Liu et al. (36) have shown that when M is used as a covariate in a Cox regression model involving the same survival outcome that was used to construct it, it does not lead to an inflation of the false positive rate of the one-sided Wald test that tests whether coefficient is positive. Therefore, we used the corresponding M for each marker as the bias-corrected marker covariate in all univariate and multivariate Cox regression analyses in computing the C-index and in the rcorrp.cens function.

The Cox proportional hazards regression analysis was used to construct two predictive models. One model was primarily based on molecular markers (marker model). A second predictive model was based on a combination of molecular markers and clinical variables (clinical/marker model). We showed previously (24) that CA9 is an independent predictor for survival in patients with metastatic RCC, but not localized RCC. Therefore, an interaction term for CA9 and metastasis status (Met*CA9) was used.

To visualize the relationship between clinical predictors and DSS, we constructed a nomogram for a Cox model that only contains significant terms and dichotomized marker stainings. Although dichotomized marker values were used, only markers shown to contain prognostic information using the prevalidation method were included in the nomogram. This nomogram should be considered as an approximation of the validated models described above. In particular, the nomogram is not used for model comparisons and inferences as described above. Rather, the nomogram is a descriptive tool that needs further validation with new and independent data.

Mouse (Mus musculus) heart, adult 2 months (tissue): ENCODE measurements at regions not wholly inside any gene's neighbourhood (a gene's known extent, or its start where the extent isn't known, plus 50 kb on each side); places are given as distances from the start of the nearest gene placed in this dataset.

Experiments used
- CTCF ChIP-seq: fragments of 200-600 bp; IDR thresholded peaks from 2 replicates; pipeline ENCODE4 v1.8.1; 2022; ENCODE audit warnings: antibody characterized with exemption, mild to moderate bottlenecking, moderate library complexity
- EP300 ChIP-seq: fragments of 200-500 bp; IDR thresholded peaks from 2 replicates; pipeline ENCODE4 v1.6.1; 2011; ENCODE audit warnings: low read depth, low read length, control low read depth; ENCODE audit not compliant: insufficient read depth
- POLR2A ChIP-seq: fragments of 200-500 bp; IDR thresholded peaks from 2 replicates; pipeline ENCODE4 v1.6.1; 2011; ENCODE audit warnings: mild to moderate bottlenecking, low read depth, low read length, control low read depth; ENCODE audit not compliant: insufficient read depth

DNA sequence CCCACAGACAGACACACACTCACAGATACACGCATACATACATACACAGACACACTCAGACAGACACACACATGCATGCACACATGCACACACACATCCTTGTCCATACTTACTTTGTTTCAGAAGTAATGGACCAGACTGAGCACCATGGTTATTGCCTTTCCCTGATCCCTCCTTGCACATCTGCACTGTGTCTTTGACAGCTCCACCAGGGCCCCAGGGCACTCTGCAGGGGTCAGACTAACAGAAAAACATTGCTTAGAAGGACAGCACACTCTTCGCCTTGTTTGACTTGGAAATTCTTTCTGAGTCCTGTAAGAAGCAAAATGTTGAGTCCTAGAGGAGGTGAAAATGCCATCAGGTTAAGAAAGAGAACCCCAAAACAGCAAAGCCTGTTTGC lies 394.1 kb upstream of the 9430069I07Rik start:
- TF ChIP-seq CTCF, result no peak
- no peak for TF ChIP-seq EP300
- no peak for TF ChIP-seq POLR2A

For each molecular marker, the optimal cutoff for the staining scores to stratify DSS was determined using the default settings of the recursive partitioning function (RPART) in the freely available R statistical software.6 To avoid cutoffs that are overly sensitive to assay conditions, the optimal cutoffs were confirmed to be robust before they were used to construct the prognostic nomograms. Ki67 was considered positive if there was >15% nuclear staining at any intensity in the core with median staining, and p53 was positive if there was >15% staining in the core with maximum staining. Gelsolin was positive if there was any level of cytoplasmic staining in any core. PTEN was positive if there was >50% cytoplasmic staining in the core with lowest staining. EpCAM was considered positive if there was any staining in any core. CA9 and CA12 were considered positive if there was 100% staining in all cores and the mean percentage staining in the three cores was >80%, respectively. Vimentin was considered positive if the mean of the maximum staining intensity score in the three cores was <2. Below, the use of dichotomized staining scores is discussed in more detail.